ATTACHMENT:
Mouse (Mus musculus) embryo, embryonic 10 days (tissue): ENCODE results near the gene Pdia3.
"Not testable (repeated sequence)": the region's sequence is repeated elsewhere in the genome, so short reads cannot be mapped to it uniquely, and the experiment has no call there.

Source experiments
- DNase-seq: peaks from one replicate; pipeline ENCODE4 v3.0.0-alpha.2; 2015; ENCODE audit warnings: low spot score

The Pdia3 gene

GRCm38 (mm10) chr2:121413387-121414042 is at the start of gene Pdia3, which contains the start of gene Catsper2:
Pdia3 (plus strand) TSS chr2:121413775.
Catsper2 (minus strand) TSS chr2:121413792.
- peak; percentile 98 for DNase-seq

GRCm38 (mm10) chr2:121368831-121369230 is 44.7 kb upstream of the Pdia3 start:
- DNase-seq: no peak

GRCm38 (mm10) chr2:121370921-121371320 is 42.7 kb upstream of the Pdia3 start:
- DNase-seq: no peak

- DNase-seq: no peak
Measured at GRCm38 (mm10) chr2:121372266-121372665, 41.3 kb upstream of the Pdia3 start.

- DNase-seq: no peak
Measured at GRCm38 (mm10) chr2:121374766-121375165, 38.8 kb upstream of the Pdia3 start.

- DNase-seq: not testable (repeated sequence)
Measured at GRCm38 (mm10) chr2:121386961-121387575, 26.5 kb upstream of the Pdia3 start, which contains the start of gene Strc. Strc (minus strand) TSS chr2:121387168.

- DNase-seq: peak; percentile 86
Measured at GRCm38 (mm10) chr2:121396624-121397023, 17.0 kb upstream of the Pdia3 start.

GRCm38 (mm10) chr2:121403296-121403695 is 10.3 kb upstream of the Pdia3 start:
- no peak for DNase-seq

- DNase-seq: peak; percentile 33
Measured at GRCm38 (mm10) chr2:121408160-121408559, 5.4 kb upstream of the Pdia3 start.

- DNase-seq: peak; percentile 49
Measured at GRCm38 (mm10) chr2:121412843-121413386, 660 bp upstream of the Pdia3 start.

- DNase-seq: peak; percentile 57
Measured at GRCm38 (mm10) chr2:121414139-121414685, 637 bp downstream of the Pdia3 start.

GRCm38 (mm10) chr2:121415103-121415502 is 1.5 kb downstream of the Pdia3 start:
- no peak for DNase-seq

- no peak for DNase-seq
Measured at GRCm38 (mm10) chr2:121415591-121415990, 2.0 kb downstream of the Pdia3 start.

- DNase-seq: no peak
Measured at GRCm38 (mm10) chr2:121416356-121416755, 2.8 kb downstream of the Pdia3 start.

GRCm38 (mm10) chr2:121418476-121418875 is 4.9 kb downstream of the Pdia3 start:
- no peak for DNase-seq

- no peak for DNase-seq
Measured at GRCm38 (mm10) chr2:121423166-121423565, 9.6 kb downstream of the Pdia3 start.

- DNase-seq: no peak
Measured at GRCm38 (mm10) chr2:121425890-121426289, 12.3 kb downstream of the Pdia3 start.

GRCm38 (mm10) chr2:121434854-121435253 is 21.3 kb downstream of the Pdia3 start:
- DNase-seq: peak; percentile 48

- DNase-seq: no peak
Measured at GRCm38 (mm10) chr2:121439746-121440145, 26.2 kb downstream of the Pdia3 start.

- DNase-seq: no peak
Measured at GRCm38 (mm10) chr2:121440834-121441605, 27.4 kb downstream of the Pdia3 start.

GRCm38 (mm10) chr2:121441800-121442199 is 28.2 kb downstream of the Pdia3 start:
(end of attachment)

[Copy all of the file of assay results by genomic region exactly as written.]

Mouse (Mus musculus) embryo, embryonic 10 days (tissue): ENCODE results near the gene Pdia3.
"Not testable (repeated sequence)": the region's sequence is repeated elsewhere in the genome, so short reads cannot be mapped to it uniquely, and the experiment has no call there.

Source experiments
- DNase-seq: peaks from one replicate; pipeline ENCODE4 v3.0.0-alpha.2; 2015; ENCODE audit warnings: low spot score

The Pdia3 gene

GRCm38 (mm10) chr2:121413387-121414042 is at the start of gene Pdia3, which contains the start of gene Catsper2:
Pdia3 (plus strand) TSS chr2:121413775.
Catsper2 (minus strand) TSS chr2:121413792.
- peak; percentile 98 for DNase-seq

GRCm38 (mm10) chr2:121368831-121369230 is 44.7 kb upstream of the Pdia3 start:
- DNase-seq: no peak

GRCm38 (mm10) chr2:121370921-121371320 is 42.7 kb upstream of the Pdia3 start:
- DNase-seq: no peak

- DNase-seq: no peak
Measured at GRCm38 (mm10) chr2:121372266-121372665, 41.3 kb upstream of the Pdia3 start.

- DNase-seq: no peak
Measured at GRCm38 (mm10) chr2:121374766-121375165, 38.8 kb upstream of the Pdia3 start.

- DNase-seq: not testable (repeated sequence)
Measured at GRCm38 (mm10) chr2:121386961-121387575, 26.5 kb upstream of the Pdia3 start, which contains the start of gene Strc. Strc (minus strand) TSS chr2:121387168.

- DNase-seq: peak; percentile 86
Measured at GRCm38 (mm10) chr2:121396624-121397023, 17.0 kb upstream of the Pdia3 start.

GRCm38 (mm10) chr2:121403296-121403695 is 10.3 kb upstream of the Pdia3 start:
- no peak for DNase-seq

- DNase-seq: peak; percentile 33
Measured at GRCm38 (mm10) chr2:121408160-121408559, 5.4 kb upstream of the Pdia3 start.

- DNase-seq: peak; percentile 49
Measured at GRCm38 (mm10) chr2:121412843-121413386, 660 bp upstream of the Pdia3 start.

- DNase-seq: peak; percentile 57
Measured at GRCm38 (mm10) chr2:121414139-121414685, 637 bp downstream of the Pdia3 start.

GRCm38 (mm10) chr2:121415103-121415502 is 1.5 kb downstream of the Pdia3 start:
- no peak for DNase-seq

- no peak for DNase-seq
Measured at GRCm38 (mm10) chr2:121415591-121415990, 2.0 kb downstream of the Pdia3 start.

- DNase-seq: no peak
Measured at GRCm38 (mm10) chr2:121416356-121416755, 2.8 kb downstream of the Pdia3 start.

GRCm38 (mm10) chr2:121418476-121418875 is 4.9 kb downstream of the Pdia3 start:
- no peak for DNase-seq

- no peak for DNase-seq
Measured at GRCm38 (mm10) chr2:121423166-121423565, 9.6 kb downstream of the Pdia3 start.

- DNase-seq: no peak
Measured at GRCm38 (mm10) chr2:121425890-121426289, 12.3 kb downstream of the Pdia3 start.

GRCm38 (mm10) chr2:121434854-121435253 is 21.3 kb downstream of the Pdia3 start:
- DNase-seq: peak; percentile 48

- DNase-seq: no peak
Measured at GRCm38 (mm10) chr2:121439746-121440145, 26.2 kb downstream of the Pdia3 start.

- DNase-seq: no peak
Measured at GRCm38 (mm10) chr2:121440834-121441605, 27.4 kb downstream of the Pdia3 start.

GRCm38 (mm10) chr2:121441800-121442199 is 28.2 kb downstream of the Pdia3 start: